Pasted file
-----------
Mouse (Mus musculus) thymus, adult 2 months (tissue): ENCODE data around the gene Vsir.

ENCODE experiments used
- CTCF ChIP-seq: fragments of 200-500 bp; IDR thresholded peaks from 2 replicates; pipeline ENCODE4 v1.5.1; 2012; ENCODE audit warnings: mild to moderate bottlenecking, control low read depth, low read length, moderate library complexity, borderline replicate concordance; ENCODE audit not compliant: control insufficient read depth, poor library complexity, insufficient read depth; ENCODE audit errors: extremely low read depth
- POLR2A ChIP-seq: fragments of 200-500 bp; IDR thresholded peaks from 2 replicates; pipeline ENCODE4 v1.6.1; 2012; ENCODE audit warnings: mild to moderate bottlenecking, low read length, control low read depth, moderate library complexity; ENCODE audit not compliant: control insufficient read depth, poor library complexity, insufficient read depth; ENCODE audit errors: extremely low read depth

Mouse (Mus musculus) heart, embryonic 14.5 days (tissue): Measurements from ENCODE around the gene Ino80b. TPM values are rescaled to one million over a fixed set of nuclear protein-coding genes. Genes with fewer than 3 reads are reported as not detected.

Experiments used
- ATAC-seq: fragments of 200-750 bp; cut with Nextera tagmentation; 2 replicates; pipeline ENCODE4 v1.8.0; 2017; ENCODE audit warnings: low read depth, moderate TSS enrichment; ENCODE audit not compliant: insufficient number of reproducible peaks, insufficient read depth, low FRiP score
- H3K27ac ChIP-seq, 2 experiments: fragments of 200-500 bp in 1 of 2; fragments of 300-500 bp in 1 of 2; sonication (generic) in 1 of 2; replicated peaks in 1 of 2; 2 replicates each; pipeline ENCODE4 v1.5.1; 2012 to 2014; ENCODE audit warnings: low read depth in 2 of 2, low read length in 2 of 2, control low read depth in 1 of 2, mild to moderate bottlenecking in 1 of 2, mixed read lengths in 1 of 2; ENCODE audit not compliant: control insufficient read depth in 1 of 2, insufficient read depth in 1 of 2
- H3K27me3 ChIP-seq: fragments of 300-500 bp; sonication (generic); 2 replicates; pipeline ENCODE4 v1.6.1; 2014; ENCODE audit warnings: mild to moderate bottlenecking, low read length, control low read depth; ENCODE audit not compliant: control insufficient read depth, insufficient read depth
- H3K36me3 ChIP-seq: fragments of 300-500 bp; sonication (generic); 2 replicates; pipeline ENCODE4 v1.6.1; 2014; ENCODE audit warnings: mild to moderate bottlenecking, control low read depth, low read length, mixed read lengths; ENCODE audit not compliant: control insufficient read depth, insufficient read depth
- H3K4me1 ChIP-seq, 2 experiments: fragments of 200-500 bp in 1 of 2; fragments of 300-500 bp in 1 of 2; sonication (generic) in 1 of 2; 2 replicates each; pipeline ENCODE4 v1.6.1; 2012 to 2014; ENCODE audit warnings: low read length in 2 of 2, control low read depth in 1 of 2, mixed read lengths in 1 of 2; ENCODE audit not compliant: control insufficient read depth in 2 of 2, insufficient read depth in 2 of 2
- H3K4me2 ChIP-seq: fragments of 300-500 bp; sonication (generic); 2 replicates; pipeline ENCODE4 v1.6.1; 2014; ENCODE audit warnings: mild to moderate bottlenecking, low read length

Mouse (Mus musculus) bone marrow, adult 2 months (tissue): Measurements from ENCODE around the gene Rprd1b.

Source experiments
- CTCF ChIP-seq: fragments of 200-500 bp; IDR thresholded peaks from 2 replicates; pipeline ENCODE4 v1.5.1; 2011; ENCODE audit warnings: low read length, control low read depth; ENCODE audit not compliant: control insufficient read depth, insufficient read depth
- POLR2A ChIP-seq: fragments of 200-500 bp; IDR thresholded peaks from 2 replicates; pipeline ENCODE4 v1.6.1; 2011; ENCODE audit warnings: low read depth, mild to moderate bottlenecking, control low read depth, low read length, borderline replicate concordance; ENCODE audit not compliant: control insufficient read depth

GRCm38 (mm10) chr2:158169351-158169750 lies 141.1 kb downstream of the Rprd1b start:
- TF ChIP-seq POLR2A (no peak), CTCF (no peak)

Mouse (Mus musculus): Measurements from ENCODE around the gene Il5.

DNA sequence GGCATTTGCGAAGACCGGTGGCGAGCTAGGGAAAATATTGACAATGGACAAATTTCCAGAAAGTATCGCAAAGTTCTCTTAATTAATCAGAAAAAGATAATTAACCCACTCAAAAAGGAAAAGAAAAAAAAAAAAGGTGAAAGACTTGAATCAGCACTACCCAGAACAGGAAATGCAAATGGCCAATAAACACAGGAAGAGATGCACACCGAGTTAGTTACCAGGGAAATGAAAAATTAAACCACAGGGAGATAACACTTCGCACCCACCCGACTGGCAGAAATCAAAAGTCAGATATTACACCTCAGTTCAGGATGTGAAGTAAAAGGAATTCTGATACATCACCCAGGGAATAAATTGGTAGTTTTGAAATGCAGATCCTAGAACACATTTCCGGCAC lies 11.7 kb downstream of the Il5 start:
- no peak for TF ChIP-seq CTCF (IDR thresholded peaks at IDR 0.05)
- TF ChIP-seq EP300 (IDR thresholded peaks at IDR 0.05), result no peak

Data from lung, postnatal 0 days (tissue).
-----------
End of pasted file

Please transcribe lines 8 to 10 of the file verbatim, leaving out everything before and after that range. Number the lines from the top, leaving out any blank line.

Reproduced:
- H3K27ac ChIP-seq, 2 experiments: fragments of 200-500 bp in 1 of 2; fragments of 300-500 bp in 1 of 2; sonication (generic) in 1 of 2; replicated peaks in 1 of 2; 2 replicates each; pipeline ENCODE4 v1.5.1; 2012 to 2014; ENCODE audit warnings: low read depth in 2 of 2, low read length in 2 of 2, control low read depth in 1 of 2, mild to moderate bottlenecking in 1 of 2, mixed read lengths in 1 of 2; ENCODE audit not compliant: control insufficient read depth in 1 of 2, insufficient read depth in 1 of 2
- H3K27me3 ChIP-seq: fragments of 300-500 bp; sonication (generic); 2 replicates; pipeline ENCODE4 v1.6.1; 2014; ENCODE audit warnings: mild to moderate bottlenecking, low read length, control low read depth; ENCODE audit not compliant: control insufficient read depth, insufficient read depth
- H3K36me3 ChIP-seq: fragments of 300-500 bp; sonication (generic); 2 replicates; pipeline ENCODE4 v1.6.1; 2014; ENCODE audit warnings: mild to moderate bottlenecking, control low read depth, low read length, mixed read lengths; ENCODE audit not compliant: control insufficient read depth, insufficient read depth